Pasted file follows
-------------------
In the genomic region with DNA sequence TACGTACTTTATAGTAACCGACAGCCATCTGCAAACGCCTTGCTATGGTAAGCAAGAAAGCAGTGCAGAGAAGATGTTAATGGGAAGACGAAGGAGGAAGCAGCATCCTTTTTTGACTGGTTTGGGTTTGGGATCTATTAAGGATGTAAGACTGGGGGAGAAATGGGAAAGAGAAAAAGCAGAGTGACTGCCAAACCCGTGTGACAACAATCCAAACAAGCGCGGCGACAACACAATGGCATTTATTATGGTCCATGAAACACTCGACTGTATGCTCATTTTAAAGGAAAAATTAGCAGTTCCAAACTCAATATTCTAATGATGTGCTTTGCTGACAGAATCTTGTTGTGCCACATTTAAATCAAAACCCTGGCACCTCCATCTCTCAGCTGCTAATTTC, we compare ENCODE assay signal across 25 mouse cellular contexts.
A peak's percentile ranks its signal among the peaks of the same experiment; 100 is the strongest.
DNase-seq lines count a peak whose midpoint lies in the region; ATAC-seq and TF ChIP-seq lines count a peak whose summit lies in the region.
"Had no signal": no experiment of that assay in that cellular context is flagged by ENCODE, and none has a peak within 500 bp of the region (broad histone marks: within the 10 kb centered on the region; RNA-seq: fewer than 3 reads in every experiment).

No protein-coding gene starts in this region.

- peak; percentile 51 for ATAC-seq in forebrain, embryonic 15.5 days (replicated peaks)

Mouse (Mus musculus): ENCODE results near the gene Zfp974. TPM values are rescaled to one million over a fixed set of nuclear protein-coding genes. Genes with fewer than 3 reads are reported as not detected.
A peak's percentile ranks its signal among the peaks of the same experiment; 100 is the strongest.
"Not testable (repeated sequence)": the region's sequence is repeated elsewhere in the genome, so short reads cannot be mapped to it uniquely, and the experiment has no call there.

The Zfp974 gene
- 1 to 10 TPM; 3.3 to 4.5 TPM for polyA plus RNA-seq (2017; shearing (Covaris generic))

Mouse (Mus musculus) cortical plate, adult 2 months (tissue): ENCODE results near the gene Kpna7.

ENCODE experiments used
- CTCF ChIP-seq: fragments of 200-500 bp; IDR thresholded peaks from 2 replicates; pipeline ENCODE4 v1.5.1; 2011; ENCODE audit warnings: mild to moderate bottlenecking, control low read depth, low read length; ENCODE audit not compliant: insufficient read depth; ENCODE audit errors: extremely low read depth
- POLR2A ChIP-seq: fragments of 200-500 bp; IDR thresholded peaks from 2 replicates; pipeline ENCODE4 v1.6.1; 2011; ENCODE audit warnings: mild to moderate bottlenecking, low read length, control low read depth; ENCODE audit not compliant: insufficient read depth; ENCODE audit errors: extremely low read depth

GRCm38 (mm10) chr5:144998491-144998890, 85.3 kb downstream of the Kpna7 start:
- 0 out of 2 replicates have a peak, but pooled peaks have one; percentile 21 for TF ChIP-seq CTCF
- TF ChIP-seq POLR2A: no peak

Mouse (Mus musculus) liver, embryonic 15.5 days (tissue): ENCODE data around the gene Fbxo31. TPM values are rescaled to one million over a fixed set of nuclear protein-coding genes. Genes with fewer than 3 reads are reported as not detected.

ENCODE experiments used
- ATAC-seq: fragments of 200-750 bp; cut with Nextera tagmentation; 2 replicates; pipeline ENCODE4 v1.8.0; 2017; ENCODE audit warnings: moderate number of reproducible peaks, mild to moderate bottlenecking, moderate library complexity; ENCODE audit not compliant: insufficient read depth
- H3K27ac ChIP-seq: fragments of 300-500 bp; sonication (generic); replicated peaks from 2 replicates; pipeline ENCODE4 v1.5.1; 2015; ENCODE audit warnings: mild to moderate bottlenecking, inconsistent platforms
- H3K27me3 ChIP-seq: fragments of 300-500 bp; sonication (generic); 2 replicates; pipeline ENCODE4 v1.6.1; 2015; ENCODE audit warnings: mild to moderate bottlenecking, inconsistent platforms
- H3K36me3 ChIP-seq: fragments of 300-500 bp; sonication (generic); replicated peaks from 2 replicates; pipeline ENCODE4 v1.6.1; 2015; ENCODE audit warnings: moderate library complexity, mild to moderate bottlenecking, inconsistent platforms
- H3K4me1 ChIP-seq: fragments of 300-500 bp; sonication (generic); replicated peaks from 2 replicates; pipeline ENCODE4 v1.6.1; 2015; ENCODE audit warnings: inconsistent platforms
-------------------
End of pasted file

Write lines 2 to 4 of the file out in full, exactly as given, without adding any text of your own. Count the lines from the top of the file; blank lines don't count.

A peak's percentile ranks its signal among the peaks of the same experiment; 100 is the strongest.
DNase-seq lines count a peak whose midpoint lies in the region; ATAC-seq and TF ChIP-seq lines count a peak whose summit lies in the region.
"Had no signal": no experiment of that assay in that cellular context is flagged by ENCODE, and none has a peak within 500 bp of the region (broad histone marks: within the 10 kb centered on the region; RNA-seq: fewer than 3 reads in every experiment).